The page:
Canadian History for Kids!
Sketches of Canada for September 21st!
September 21, 1911, Sir Robert Borden wins a majority election for the conservative party. This Canadian History for Kids, Sketches of Canada, looks at the life of Canada’s 8th Prime Minister.
Borden had the horrible luck of finding himself having to lead Canada through the Great War of 1914-18. The whole country and its economy stood still for the war, which is something that put a lot of pressure on Borden. It was good leadership by a good man.
Robert Laird Borden was born in 1854 in Grand Pré, Nova Scotia, a farming community at the eastern end of the Annapolis Valley.
From 1868 to 1874, he worked as a teacher in Grand Pré and Matawan, New Jersey. He returned to Nova Scotia in 1874 to article for four years at a Halifax law firm (without a formal university education), and was called to the Nova Scotia Bar in August 1878, placing first in the bar examinations
He was elected to Parliament in the 1896 federal election as a Conservative and in 1901 was selected by the Conservatives to succeed Sir Charles Tupper as leader of the Conservative Party.
As Prime Minister of Canada during the First World War, he altered his government to a wartime administration, passing the War Measures Act in 1914. Borden committed Canada to provide half a million soldiers for the war effort. He was forced to institute the Conscription Act of 1917, which made him very unpopular.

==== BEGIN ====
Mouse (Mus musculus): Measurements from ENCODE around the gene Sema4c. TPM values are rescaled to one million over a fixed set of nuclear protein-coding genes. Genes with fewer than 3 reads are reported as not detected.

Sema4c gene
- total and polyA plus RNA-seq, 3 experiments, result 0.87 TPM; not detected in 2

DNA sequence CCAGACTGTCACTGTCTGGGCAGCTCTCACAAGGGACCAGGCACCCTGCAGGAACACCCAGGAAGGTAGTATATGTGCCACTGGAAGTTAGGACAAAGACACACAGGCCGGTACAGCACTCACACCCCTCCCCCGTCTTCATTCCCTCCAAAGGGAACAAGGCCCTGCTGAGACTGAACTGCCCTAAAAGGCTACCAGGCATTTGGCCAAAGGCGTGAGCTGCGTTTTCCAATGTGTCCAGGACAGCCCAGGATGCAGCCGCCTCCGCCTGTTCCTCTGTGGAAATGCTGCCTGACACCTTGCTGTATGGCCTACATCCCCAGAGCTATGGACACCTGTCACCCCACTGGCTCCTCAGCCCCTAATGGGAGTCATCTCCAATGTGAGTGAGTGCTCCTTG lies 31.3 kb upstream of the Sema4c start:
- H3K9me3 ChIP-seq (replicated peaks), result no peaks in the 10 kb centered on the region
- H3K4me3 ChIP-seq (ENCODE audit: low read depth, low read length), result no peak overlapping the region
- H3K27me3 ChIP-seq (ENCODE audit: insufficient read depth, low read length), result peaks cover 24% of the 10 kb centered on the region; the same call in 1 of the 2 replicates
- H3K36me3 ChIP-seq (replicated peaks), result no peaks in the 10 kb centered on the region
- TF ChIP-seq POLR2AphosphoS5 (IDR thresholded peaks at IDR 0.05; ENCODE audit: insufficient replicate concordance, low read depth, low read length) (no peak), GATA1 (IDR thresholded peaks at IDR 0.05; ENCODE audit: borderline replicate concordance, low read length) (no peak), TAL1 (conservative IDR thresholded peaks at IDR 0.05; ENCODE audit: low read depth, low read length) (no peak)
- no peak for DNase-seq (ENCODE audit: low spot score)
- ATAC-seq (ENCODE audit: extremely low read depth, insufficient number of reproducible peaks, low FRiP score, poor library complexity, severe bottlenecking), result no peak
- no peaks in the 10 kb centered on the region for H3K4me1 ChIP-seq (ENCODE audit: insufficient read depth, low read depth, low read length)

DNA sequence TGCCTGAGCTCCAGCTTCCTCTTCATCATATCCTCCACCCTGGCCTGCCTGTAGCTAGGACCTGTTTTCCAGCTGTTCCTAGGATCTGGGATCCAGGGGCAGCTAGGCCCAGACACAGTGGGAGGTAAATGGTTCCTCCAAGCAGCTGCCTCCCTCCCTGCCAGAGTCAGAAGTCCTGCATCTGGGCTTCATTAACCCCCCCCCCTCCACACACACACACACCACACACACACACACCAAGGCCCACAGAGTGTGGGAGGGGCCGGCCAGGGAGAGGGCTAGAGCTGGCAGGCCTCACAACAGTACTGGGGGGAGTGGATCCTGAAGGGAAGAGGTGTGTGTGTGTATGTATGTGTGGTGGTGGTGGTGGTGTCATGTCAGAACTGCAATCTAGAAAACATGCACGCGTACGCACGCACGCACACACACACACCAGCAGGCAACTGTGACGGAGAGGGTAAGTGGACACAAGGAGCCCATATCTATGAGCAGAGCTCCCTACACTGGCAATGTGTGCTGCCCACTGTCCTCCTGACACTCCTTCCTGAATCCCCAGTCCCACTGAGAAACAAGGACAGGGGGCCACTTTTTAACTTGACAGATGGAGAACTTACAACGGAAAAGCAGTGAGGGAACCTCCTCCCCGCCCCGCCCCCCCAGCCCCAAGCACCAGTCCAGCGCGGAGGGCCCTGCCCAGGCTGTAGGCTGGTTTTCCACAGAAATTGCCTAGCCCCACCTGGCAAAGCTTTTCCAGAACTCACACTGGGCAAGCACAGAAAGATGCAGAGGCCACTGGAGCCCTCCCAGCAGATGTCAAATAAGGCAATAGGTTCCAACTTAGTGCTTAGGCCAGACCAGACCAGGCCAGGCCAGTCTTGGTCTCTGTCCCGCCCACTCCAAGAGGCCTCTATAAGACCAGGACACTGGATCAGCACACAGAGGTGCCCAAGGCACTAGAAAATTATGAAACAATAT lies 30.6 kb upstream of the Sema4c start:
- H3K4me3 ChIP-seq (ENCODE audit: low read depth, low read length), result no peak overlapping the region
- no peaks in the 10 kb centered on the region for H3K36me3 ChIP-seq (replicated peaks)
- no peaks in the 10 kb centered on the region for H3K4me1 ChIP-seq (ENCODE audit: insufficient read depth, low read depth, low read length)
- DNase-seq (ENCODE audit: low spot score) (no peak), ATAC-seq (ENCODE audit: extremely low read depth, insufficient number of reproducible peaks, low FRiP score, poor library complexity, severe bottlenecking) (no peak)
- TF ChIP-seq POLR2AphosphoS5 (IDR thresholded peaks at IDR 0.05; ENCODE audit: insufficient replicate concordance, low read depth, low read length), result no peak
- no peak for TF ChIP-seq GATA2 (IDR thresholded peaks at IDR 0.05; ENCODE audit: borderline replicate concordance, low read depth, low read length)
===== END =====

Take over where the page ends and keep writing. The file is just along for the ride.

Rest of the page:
Sir Robert Borden retired from office in 1920. Borden died on June 10, 1937, in Ottawa.
Canadian History for Kids’ Highlights as Prime Minister
- Emergency War Measures Act of 1914
- Wartime Business Profits Tax of 1917 and the “temporary” Income Tax, the first direct taxation by the Canadian federal government
- Veterans benefits
- Nationalization of bankrupt railways
- Introduction of a professional public service
And that’s this week Canadian History for Kids Sketches of Canada!